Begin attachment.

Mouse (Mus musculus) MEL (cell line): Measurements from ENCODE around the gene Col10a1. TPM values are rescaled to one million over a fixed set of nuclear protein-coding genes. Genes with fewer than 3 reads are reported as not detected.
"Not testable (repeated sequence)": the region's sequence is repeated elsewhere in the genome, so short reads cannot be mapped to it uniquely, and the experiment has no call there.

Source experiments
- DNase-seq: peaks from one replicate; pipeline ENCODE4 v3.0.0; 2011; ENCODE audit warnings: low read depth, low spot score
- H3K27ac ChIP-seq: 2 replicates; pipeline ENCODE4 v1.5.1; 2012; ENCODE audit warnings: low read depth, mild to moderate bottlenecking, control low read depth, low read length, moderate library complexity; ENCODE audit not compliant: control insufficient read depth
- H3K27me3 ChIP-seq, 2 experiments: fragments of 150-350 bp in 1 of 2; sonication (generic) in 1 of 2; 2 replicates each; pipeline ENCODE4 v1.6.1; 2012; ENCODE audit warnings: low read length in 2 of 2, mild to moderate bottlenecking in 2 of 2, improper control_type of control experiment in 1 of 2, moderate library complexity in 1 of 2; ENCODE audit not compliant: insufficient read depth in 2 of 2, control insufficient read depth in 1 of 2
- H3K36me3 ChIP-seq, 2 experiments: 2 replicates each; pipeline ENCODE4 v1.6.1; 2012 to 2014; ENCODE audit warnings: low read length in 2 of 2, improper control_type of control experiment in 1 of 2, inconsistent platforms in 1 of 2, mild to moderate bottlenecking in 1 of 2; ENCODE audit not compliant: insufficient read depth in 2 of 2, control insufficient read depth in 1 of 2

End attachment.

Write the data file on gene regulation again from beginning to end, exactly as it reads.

Mouse (Mus musculus) MEL (cell line): Measurements from ENCODE around the gene Col10a1. TPM values are rescaled to one million over a fixed set of nuclear protein-coding genes. Genes with fewer than 3 reads are reported as not detected.
"Not testable (repeated sequence)": the region's sequence is repeated elsewhere in the genome, so short reads cannot be mapped to it uniquely, and the experiment has no call there.

Source experiments
- DNase-seq: peaks from one replicate; pipeline ENCODE4 v3.0.0; 2011; ENCODE audit warnings: low read depth, low spot score
- H3K27ac ChIP-seq: 2 replicates; pipeline ENCODE4 v1.5.1; 2012; ENCODE audit warnings: low read depth, mild to moderate bottlenecking, control low read depth, low read length, moderate library complexity; ENCODE audit not compliant: control insufficient read depth
- H3K27me3 ChIP-seq, 2 experiments: fragments of 150-350 bp in 1 of 2; sonication (generic) in 1 of 2; 2 replicates each; pipeline ENCODE4 v1.6.1; 2012; ENCODE audit warnings: low read length in 2 of 2, mild to moderate bottlenecking in 2 of 2, improper control_type of control experiment in 1 of 2, moderate library complexity in 1 of 2; ENCODE audit not compliant: insufficient read depth in 2 of 2, control insufficient read depth in 1 of 2
- H3K36me3 ChIP-seq, 2 experiments: 2 replicates each; pipeline ENCODE4 v1.6.1; 2012 to 2014; ENCODE audit warnings: low read length in 2 of 2, improper control_type of control experiment in 1 of 2, inconsistent platforms in 1 of 2, mild to moderate bottlenecking in 1 of 2; ENCODE audit not compliant: insufficient read depth in 2 of 2, control insufficient read depth in 1 of 2